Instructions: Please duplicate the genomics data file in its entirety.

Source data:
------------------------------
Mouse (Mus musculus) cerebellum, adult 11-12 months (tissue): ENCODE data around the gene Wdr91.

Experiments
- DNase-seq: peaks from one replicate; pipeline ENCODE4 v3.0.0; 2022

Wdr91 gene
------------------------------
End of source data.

Mouse (Mus musculus) cerebellum, adult 11-12 months (tissue): ENCODE data around the gene Wdr91.

Experiments
- DNase-seq: peaks from one replicate; pipeline ENCODE4 v3.0.0; 2022

Wdr91 gene